slow's 5s to $1 Store, Manning Mo
tor Company. M. H. Mitchell Furni
ture Company. The Roanoke Beacon.
L. N. Womble, Yellow Front Market,
Ganderson’s Quality Shop, C. E.
Ayers. Southern Hardware Company.
C. O. (Shorty) Kelly. Economy
Cleaners. O. R. Leggett’s Son, Keel’s
Service Station. S. Scherr's Depart
ment Store. Don G. Davis, Jeweler,
Central Garage. Allen's Store, and
House Chevrolet Co.
Mrs. Viola Smithson
Put on ABC Board
-®
The Washington County Commis
sioners met in monthly session last
Monday, with all members, E. G.
Arps, chairman, J. C. Knowles and
E. F. Swain, present. Reports of
W. V. Hays, county farm agent, and
Mrs. Man- F. Darden, home demon
stration agent, were approved, bills
against the county were checked and
ordered paid, and other routine mat
ters attended to.
The county commissioners also met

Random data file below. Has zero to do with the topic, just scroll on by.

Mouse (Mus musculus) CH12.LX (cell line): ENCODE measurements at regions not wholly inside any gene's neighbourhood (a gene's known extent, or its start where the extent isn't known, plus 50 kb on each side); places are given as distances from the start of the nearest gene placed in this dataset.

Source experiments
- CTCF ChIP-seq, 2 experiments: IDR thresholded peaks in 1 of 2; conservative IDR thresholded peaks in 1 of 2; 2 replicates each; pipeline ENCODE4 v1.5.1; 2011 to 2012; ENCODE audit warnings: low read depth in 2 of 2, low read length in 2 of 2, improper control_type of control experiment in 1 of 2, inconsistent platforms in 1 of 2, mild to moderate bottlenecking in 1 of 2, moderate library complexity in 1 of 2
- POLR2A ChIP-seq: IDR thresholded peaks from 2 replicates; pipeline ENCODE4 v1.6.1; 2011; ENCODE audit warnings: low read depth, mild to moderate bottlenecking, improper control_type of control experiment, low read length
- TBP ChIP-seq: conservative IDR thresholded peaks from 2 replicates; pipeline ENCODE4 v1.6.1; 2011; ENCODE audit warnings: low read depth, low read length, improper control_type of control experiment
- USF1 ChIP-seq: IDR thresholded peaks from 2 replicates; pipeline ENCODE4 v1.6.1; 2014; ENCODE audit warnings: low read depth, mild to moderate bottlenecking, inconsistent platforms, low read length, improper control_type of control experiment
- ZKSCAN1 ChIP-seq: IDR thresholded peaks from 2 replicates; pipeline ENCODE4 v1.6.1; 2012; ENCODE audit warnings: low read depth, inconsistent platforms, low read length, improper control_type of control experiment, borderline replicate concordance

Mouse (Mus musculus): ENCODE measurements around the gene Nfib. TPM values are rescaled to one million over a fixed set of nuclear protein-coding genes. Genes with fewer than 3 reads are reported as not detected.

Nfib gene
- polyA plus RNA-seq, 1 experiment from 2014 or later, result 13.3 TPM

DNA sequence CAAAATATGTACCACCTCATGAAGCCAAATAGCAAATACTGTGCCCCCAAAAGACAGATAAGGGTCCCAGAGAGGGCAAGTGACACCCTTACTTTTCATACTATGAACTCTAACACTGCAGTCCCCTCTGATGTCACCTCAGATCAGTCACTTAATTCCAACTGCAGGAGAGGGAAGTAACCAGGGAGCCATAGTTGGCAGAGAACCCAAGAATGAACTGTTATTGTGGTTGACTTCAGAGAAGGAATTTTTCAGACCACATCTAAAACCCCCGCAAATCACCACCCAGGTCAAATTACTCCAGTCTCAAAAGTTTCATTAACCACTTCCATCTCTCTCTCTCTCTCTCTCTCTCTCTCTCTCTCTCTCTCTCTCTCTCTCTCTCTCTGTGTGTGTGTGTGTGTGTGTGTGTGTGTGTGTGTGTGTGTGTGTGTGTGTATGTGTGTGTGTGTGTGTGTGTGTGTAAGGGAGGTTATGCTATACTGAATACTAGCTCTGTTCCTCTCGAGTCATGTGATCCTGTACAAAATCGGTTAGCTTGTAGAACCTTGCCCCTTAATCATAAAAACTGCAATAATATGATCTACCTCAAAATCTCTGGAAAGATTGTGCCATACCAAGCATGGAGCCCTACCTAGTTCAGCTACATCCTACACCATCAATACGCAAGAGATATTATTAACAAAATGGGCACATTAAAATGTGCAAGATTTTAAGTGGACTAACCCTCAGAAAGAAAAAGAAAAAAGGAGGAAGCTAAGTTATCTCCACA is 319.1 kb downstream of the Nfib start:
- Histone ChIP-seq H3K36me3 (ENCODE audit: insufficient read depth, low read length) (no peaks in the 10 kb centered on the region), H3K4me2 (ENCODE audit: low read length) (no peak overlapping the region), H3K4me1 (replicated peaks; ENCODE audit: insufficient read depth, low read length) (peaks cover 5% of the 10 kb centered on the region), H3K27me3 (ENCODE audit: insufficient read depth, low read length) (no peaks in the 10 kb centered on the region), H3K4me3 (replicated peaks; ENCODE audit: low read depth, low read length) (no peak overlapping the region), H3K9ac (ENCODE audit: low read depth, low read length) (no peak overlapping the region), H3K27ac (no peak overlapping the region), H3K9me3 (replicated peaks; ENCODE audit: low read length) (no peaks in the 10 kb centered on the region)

in joint session with the board of
education and the county health
board to appoint a member of the
ABC board in place of Clyde Smith
son. whose term had expired. Mr.
Smithson's wife. Mrs Viola Smith
son. of Creswell, was the unanimous
choice of the three boards. So far as
can be learned here, Mrs. Smithson
is the first woman in the state to be
named member of an ABC board.
Proper Time To
Seek Deferments
For the information of em
ployers and registrants in the
county, some of whom have been
misinformed and others not in
formed at all as to the proper
time to request deferment of
draft registrants, it is stated at
the office of the local selective
service board that after issuance
of an order for induction it is too
late to ask for deferment.
The proper time is immediate
ly after the registrant has had
his physical examination, 10 days
being allowed for appeal or ap
plication for deferment after the
registrant receive s his 1-A clas
sification, it is stated.
Rationing Board Is
Able to Grant More
Tires and Tubes
-$
Added Allotment Permits
Disbursement To Eli